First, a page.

The Two-Headed Lady at the End of the World: A Romance Hotter Than a Thousand Suns
Montag Press (December 12, 2022)
Reviewed by Andrew Byers
Mark Miller is an author who’s new to me, and as I began reading The Two-Headed Lady at the End of the World (TTHLATEOTW) I will confess that I didn’t initially know what to make of it. Now having finished the book, I’m happy to say that this is a delightful, absurdist comedy novel about twin sisters conjoined into a single body, a pair of soldiers placed in a nuclear bunker and then forgotten about for decades, a cyborg assassin, a bunch of Yugos (you remember those cars, right?), and an artificial intelligence in control of America’s nuclear arsenal that becomes sentient and falls in love with a fax machine at the Pentagon that wants nothing to do with him. Does that sound like the kind of thing you’d find entertaining to read about? If so, continue on, TTHLATEOTW may be right up your alley.
The story really begins with a set of interwoven threads that drive the remainder of the plot, which takes place over three decades or so (from the 1980s to the near-present). We’ve got a couple soldiers placed in an underground bunker, ostensibly monitoring the United States for evidence of a Soviet nuclear attack, but then the Pentagon promptly forgets about them and there they remain for the next thirty years. Then we’ve got an artificial intelligence, also created by the Defense Department, that achieves sentience, falls in (unrequited) love, and eventually decides that humanity is too flawed to be allowed to continue to live. And then we’ve got our primary protagonists, twin girls who experience a reality-warping event in which they become conjoined twins, sharing what is essentially a single body with two heads. The twins must then navigate life and love over the course of their lives, from high school into middle age. They have radically different personalities and aspirations, and must also figure out how to share a single body. Oh, and they, and a handful of friends and former lovers, must also save the world from nuclear annihilation. This is a highly character-driven novel, and Miller has assembled an intriguing and colorful cast to carry the plot forward.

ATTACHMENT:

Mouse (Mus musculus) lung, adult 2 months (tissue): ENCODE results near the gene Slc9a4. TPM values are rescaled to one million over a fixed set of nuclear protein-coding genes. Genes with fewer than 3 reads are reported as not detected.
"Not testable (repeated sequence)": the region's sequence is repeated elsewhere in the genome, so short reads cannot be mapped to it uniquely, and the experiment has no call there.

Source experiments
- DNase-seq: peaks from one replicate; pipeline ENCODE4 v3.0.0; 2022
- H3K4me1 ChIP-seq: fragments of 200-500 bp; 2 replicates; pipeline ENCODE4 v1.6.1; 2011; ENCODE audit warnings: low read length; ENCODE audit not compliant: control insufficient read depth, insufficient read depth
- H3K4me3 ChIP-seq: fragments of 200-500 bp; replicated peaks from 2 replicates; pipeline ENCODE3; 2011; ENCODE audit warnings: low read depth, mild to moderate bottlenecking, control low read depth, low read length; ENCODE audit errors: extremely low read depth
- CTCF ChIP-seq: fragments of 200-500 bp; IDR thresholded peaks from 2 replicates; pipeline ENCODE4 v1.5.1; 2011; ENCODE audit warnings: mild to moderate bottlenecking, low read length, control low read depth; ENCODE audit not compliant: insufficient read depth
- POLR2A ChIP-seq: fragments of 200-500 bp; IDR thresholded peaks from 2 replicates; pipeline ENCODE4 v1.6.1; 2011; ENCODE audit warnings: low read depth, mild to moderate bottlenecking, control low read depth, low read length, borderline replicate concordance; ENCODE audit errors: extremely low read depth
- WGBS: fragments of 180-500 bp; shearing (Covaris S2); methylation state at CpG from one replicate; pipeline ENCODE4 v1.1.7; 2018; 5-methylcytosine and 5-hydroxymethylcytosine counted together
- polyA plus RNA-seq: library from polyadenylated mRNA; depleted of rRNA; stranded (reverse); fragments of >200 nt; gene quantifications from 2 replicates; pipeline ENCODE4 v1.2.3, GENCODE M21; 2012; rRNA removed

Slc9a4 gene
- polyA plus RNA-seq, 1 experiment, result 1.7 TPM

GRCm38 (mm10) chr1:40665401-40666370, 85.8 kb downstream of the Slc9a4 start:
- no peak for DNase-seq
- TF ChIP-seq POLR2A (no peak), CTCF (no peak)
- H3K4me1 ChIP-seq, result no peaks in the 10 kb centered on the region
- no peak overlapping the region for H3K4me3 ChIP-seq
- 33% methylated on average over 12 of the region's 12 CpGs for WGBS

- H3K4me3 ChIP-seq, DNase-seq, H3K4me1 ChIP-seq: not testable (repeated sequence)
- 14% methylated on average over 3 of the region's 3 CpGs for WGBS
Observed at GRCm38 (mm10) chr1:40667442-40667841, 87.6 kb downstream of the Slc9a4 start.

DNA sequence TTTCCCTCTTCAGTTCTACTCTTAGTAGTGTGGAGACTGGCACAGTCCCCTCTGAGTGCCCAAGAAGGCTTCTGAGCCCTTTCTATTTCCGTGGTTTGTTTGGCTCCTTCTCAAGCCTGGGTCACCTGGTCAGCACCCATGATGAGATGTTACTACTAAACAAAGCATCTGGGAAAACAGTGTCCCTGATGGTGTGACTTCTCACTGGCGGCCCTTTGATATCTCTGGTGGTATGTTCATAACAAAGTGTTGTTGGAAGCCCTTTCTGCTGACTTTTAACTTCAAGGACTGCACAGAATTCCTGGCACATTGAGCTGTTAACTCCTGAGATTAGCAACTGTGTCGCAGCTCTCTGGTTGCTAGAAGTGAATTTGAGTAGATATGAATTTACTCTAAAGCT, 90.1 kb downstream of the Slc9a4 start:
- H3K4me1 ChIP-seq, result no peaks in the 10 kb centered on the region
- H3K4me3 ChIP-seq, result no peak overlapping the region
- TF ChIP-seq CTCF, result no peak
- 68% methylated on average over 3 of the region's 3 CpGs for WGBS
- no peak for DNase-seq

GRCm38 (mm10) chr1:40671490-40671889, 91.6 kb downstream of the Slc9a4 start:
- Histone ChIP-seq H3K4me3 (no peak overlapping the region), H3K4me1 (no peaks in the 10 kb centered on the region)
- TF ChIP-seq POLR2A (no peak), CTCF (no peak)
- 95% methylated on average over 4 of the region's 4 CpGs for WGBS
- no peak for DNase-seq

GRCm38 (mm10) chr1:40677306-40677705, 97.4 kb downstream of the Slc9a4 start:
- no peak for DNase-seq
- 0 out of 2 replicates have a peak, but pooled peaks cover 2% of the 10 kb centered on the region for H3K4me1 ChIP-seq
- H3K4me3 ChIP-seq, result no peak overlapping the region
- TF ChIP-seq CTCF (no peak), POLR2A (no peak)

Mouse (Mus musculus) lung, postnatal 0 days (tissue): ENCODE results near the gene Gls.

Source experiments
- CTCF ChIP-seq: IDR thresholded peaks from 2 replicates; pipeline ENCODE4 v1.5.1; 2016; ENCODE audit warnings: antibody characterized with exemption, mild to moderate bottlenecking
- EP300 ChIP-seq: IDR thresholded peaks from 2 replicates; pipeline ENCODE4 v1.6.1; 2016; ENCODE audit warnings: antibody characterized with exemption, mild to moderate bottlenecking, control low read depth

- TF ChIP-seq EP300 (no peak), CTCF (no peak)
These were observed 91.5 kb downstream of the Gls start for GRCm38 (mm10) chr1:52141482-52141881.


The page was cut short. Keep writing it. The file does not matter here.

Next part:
TTHLATEOTW is a fairly long novel, and like a lot of absurdist novels, it struggles periodically with maintaining its (wacky, but smart) tone throughout. There are some sections that (I think) are more or less played straight, and while I think we need that for pacing and as a palate cleanser between the crazier sections, it does mean that tone is not always consistent throughout the novel. This is a love story, a thriller, a comedy, and a science fiction epic, and that’s a tough genre combination to manage, but I think Miller does a good job of it.
Miller has an entertaining sense of humor (and sense of the absurd that sometimes metamorphoses into the surreal) and displays a deft hand with dark subjects. We could treat the imminent end of the world as a tragedy or as a comedy, and Miller comes down firmly—appropriately, in my view—on the side of the latter. This is heady and clever stuff. If you enjoyed Dr. Strangelove and would like to see that one updated for the twenty-first century, this one is probably for you. Recommended if you’re interested in absurdist science fiction thrillers and character studies.